Tumsa Nahin Dekha was a hit in the late 1950s and over the next few years Shammi Kapoor's name became synonymous with box office success.
But he has not forgotten his days of struggle when he had to cope with more than just his string of flops.
He also had to carry the burden of his family name. And boy, did he have a pedigree!
He came from what's widely regarded as the first family of Bollywood.
His father Prithviraj Kapoor was a doyen of theatre and then Hindi films.
Even before he had signed his first film, his elder brother, Raj Kapoor had already made a name for himself as one of the finest actors and film-makers in the country.
Even Shammi Kapoor's wife, Geeta Bali, was a much bigger star than him during his early years in the film industry.
"It was not easy. Critics and even fans constantly compared me to all these great people around me, and found me wanting. It was very difficult at times. But fortunately, none of my close relationships suffered because of these comparisons, and finally I also made good."
Kapoor worked with a number of extremely pretty actresses but his favourite remains Madhubala.
"She was just so beautiful that I used to forget my lines. And she knew the kind of impact she was having on me. Over the years we became good friends. She died so young. There can never be anyone more beautiful," he says.
According to Kapoor, his first and last true love was his late wife Geeta Bali.
"I was so much in love that I used to cry when I used to listen to her songs on radio. Every morning I used to get up and call her with just one request - please marry me. One day she agreed. But she too had a condition. She insisted that we will have to marry that very day otherwise, she said, no marriage. It was a rushed and complicated affair but we still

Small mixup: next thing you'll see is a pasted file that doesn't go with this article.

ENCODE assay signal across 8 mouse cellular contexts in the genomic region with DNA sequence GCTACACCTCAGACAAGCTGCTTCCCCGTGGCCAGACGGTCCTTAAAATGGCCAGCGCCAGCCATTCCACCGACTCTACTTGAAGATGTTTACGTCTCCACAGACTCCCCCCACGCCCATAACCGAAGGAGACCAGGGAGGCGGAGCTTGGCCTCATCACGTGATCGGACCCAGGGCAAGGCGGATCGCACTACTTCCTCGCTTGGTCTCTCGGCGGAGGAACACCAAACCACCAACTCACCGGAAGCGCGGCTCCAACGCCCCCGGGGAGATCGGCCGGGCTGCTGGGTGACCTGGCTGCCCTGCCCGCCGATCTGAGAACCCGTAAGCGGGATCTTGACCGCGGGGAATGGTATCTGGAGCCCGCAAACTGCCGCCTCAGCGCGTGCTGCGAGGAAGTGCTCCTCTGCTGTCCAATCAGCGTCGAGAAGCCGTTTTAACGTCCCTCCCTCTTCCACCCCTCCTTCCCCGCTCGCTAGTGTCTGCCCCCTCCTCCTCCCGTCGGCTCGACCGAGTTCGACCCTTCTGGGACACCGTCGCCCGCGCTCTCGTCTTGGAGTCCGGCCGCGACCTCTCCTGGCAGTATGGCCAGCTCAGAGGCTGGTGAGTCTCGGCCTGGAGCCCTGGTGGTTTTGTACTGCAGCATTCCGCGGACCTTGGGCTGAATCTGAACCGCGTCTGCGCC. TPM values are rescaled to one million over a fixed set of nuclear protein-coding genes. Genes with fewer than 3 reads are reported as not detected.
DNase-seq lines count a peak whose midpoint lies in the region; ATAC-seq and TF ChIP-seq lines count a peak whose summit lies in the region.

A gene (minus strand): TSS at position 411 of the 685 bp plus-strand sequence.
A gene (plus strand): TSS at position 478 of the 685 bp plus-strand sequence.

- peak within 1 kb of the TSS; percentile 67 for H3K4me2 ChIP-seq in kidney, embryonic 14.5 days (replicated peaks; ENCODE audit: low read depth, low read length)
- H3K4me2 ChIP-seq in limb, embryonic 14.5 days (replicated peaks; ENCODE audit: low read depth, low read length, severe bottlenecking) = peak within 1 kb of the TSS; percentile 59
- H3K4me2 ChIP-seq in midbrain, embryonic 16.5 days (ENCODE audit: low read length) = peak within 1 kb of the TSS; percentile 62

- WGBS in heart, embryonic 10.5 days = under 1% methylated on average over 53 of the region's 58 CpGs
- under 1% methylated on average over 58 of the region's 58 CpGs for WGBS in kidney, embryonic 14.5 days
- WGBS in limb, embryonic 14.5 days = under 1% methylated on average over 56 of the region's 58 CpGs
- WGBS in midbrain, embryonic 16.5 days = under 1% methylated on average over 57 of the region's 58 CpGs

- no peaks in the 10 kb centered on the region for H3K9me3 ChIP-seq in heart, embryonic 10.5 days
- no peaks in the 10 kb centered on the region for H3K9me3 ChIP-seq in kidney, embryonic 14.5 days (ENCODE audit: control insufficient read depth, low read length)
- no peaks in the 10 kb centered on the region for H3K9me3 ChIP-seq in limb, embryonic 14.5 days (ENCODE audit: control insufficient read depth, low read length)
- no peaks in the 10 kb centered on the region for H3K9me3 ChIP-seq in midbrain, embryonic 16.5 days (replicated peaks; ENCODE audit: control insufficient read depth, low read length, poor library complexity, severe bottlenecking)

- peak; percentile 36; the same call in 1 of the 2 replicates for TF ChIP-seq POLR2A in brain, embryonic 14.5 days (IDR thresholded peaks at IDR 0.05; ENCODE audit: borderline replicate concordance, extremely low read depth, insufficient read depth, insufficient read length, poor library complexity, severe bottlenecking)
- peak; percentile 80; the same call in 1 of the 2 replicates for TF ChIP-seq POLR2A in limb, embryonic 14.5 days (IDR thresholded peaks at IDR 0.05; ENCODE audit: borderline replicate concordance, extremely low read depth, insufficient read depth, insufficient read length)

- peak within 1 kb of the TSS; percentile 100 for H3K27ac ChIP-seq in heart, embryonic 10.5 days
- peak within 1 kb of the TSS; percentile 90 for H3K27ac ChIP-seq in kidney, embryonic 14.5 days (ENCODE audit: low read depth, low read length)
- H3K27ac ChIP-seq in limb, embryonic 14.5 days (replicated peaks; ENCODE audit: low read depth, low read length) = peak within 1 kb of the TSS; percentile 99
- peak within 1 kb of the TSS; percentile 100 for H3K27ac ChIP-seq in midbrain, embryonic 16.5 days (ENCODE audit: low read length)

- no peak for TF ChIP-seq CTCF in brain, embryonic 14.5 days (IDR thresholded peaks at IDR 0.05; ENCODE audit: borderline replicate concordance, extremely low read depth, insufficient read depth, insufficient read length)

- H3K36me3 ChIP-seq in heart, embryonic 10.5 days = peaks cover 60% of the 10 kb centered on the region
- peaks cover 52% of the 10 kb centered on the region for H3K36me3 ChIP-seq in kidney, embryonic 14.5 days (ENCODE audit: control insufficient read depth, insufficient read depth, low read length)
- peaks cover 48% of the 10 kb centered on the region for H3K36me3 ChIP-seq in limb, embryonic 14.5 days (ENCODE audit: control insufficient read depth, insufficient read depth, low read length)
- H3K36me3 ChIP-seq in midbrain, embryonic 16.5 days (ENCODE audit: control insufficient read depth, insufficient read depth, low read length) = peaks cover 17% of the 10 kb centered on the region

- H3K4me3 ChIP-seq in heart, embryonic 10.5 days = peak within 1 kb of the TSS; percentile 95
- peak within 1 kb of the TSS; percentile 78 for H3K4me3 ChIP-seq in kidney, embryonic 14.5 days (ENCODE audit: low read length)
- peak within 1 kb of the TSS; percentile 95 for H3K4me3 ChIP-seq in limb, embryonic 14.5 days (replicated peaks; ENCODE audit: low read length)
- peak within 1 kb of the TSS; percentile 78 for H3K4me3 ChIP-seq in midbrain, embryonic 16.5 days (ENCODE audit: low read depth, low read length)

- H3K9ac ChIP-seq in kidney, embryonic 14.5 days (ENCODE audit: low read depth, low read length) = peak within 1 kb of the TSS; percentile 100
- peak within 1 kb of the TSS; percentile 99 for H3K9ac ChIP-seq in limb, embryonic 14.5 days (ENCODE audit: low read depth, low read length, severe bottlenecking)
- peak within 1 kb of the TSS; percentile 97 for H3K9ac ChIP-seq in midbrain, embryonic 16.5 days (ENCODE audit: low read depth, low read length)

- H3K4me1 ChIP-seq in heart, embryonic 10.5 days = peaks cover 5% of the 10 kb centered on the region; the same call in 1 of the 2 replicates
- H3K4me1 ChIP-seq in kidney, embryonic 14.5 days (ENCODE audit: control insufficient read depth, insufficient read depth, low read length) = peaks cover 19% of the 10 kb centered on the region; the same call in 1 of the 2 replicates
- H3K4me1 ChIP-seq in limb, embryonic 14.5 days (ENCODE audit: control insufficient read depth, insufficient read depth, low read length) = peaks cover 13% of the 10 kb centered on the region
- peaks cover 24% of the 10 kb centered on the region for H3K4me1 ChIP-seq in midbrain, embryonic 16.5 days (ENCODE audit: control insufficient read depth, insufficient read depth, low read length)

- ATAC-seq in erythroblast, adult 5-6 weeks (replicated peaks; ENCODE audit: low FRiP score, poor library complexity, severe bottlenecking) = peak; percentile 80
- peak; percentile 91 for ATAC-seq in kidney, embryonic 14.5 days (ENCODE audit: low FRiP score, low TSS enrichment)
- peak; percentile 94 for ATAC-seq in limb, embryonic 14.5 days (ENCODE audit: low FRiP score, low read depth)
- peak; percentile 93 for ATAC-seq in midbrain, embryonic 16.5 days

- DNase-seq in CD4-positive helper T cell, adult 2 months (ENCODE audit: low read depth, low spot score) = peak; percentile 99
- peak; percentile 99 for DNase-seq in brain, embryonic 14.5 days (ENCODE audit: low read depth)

managed to tie the knot in a temple in less than 24 hours," he says.
Often referred to as the Elvis Presley of India for his guitar strumming, singing and dancing on-screen persona, Shammi Kapoor lets me into a secret I still find hard to believe.
"The truth," he says, "is I could never learn to dance. I even tried coaching classes but failed."
So how did he look like the natural dancer on screen then?
"I always had a sense of music and rhythm. And that worked in my favour. If you notice my famous dance numbers with somebody like Helen (India's first Bollywood cabaret dancer), you will realise that while she did the intricate steps I usually reacted with facial expressions and body language rather than dance steps," he says.
But then one day - while still going strong at the box office - Kapoor gave it all up. Why?
"I had put on a lot of weight and I could not shake it off. I had broken so many limbs jumping up and down during my career that at the end of it I had little strength and fitness left to exercise and shed off those extra pounds.
"Since then internet has been my life. This is my window to the world and it helps me remain busy as well as connected."
The radio interview with Shammi Kapoor can be found via bbchindi.com. The programme is called Ek Mulaqat.